It’s a question of God’s will, isn’t it? Some have said that the most powerful prayer is the one Jesus told us to use in the Lord’s Prayer and the same one, in essence, that he himself used when he was in the Garden of Gethsemane (Matthew 6:10 & Matthew 26:39): “Your will be done (On earth as it is in heaven).” This simple prayer is often misinterpreted as a feeble resignation to the unknown desires of a distant God, a caveat placed at the end of faithless prayers when we hope for the best but let God and ourselves off the hook by saying the common addendum, “… If it be your will, in Jesus’ name. Amen.” I am sick and tired, worn out even, from pondering the “Why’s” of life, and I will not use God’s unknown will as an excuse to accept life’s crud and vagaries. Understanding God’s will in a fickle for us/against us sort of way doesn’t do God justice and it certainly doesn’t do anything for me.

I know God doesn’t cause disease and tragedies because God loves and can only give good gifts (James 1:17). Illnesses and problems occur for lots of reasons, but the reason is never ever God! While God isn’t the source of tragedies, God does what God does best and that is the incarnational presence of God through Christ. Jesus is the Living God to whom we pray. So, when we pray for God’s will to be done, it isn’t some lightweight inadequate panacea for the ills of the world. It is an assault on the gates of hell! Our prayers are a battle cry against everything that’s not God’s will. To pray for God’s will to be done is not a statement of resignation or like extra-fine print at the bottom of our prayers that somehow voids the whole deal by letting God off the hook – “just in case.”

God doesn’t want disease or tragedies to prevail! Human freedom and e(E)vil have their way because God’s love gives the whole creation the freedom to run amok. The suffering of Jesus during Holy Week reminds me of this in the most poignant way. Freedom gone wild yields disaster, except that for Jesus and those who trust in him there will always be hope and a victory.

Therefore, I will cling to Jesus when I am worn out by this drama-filled life. I will continue to pray in Jesus name that God’s kingdom comes! I will pray as Jesus did that God’s will happens on earth as it does in heaven, and there aren’t any illnesses or tragedies there!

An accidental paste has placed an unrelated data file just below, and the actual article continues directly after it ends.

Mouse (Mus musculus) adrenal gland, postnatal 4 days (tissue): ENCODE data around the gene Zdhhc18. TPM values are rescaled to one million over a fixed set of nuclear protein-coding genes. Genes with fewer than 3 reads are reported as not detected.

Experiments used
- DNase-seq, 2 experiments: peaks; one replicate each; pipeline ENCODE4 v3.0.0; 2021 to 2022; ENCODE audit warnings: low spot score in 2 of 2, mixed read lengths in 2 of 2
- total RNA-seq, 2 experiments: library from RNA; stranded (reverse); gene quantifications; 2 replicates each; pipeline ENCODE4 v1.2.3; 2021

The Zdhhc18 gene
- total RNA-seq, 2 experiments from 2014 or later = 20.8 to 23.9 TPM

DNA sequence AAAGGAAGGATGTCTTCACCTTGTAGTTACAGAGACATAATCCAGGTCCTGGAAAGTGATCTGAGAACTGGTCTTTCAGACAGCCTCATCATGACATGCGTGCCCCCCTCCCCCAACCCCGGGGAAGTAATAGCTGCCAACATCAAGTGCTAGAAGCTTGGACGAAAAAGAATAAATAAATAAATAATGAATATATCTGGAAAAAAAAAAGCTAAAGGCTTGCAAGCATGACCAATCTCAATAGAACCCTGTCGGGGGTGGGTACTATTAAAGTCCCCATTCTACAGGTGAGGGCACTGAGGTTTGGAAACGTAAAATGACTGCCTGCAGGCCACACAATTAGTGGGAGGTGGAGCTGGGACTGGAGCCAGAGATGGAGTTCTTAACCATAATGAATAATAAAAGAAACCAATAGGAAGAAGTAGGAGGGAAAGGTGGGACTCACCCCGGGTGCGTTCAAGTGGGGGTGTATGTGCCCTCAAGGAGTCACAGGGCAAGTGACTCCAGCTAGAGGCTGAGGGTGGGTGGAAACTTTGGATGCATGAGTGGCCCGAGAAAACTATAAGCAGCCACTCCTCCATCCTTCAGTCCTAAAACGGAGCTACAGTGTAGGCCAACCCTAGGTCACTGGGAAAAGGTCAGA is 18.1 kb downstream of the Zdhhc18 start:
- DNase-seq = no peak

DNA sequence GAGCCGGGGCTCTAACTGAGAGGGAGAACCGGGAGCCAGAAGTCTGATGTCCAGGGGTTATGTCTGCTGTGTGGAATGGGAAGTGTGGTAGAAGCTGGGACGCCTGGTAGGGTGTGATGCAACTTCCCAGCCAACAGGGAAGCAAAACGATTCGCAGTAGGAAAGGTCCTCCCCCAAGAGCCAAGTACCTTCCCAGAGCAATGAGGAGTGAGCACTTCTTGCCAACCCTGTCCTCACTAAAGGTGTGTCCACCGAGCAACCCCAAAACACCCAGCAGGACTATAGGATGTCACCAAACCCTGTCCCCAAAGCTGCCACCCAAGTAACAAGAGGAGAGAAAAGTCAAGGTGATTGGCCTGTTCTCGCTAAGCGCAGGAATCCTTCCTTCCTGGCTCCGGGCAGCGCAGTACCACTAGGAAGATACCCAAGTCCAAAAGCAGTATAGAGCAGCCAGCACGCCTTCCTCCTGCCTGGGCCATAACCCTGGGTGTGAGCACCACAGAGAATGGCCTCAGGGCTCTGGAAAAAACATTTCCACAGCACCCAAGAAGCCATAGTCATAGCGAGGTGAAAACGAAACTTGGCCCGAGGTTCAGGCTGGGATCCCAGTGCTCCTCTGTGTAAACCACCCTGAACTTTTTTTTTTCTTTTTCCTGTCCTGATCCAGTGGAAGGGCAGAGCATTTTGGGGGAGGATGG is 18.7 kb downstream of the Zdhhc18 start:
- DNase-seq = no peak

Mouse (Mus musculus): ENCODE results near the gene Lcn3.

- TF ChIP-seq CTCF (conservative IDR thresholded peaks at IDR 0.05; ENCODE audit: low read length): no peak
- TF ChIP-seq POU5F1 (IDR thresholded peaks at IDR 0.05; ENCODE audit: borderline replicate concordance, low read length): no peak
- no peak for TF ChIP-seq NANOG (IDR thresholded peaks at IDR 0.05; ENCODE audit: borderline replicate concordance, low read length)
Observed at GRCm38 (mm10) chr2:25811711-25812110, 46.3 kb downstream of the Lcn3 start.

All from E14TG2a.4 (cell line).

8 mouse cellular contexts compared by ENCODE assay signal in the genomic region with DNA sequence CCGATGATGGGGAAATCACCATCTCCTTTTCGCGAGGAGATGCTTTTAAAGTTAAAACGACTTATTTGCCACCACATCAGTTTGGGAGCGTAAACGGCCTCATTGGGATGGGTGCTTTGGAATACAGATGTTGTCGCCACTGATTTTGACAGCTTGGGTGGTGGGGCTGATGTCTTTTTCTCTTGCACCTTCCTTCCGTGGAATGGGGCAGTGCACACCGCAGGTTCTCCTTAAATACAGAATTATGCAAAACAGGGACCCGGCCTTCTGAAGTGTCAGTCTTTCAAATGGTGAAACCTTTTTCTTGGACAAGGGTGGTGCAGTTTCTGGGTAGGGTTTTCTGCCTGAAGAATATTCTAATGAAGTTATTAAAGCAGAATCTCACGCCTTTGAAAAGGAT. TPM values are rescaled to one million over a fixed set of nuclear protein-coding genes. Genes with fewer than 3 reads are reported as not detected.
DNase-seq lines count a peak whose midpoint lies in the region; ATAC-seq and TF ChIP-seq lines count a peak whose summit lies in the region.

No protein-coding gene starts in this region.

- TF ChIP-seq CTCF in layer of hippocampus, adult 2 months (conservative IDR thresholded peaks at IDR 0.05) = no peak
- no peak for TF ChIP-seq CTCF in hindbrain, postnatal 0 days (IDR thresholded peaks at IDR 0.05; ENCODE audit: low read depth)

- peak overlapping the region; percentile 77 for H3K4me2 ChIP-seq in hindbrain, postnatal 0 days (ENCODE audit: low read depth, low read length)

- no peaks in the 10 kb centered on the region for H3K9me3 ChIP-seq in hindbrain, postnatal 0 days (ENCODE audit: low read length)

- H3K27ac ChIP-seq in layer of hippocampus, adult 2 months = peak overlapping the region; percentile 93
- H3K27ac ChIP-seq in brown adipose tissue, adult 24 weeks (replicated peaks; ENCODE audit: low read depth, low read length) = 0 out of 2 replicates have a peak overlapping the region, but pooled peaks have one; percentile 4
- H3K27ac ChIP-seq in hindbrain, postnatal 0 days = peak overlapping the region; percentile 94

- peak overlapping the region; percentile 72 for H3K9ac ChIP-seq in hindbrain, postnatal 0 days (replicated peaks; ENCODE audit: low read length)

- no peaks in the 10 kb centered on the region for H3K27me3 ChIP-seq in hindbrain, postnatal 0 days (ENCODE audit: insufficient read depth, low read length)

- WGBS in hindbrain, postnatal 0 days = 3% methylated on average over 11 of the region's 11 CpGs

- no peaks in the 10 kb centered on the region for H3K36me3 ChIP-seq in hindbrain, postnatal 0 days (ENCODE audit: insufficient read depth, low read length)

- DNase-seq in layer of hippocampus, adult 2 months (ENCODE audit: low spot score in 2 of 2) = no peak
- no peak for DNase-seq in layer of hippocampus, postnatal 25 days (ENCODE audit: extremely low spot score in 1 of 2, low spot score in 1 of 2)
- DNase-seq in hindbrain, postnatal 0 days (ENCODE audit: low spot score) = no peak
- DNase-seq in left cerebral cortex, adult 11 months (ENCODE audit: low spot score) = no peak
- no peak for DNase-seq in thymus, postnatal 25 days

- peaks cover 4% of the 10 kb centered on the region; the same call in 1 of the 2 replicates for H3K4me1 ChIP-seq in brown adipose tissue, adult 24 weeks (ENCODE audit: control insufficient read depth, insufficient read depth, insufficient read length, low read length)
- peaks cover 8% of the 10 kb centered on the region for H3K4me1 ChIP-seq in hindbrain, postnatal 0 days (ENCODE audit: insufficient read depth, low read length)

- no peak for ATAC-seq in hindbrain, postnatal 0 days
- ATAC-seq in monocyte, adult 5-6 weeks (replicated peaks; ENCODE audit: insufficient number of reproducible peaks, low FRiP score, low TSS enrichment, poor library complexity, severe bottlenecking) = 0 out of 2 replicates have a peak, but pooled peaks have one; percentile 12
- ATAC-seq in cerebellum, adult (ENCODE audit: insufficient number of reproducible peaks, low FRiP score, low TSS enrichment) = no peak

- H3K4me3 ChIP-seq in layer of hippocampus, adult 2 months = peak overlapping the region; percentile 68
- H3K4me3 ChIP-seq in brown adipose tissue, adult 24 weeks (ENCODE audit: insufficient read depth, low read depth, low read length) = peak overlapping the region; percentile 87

If you’re tired and worn, listen: “For God, who said, ‘Let light shine out of darkness,’ made his light shine in our hearts to give us the light of the knowledge of the glory of God in the face of Christ. But we have this treasure in jars of clay to show that this all-surpassing power is from God and not from us. We are hard pressed on every side, but not crushed; perplexed, but not in despair; persecuted, but not abandoned; struck down, but not destroyed. (2 Corinthians 4:6-9).” “Come to me, all you who are weary and burdened, and I will give you rest. Take my yoke upon you and learn from me, for I am gentle and humble in heart, and you will find rest for your souls. For my yoke is easy and my burden is light (Matthew 11:28-30).”

This song is for you:

PALM SUNDAY and HOLY WEEK

Palm Sunday is fast approaching and makes me feel personal and cosmic pain every year. The personal pain is obvious. I know all too well how easy it is for me to pledge complete allegiance to Christ and then turn away. I am the ever faithful, ever fickle disciple who continually stands amazed at God’s love for us Palm Sunday heralds who quickly become Good Friday hecklers. Was Aesop right in the moral of his “Fox and Lion” fable?  The often quoted moral of the story is that, “Familiarity breeds contempt.”

Familiarity, however, doesn’t breed contempt in all situations. The more that I know someone or some subject matter the more enthralled I am. For instance, one of the attractions of having a devotional life is so that I can know God better. It’s not about gaining a degree of familiarity that permits me to trade intimacy with God for the passing fancy of sin. It is the opposite. I want to know God better so that I don’t want to stray. It underscores my highest desire of closeness to God. I daresay it is the same in our more mundane relationships. We don’t hang out with friends and spouses so that we can have an excuse for philandering. Familiarity breeds passion, loyalty, sacrifice, and love rather than contempt, right?

Or does time together produce both faithfulness and contempt? Yes, the fact of the matter is that the people we know best are the very persons we hurt the most. Domestic violence is horrible proof of the contempt that can spring from callous familiarity. We often take advantage of the weaknesses of those with whom we are most familiar, and we exploit and expose them for our own selfish purposes. This is no excuse, however, to promote staying at arm’s distance from our significant others, yo-yoing back and forth from closeness to chaos to make-up physical intimacy. There’s something that just isn’t right about this weird pattern.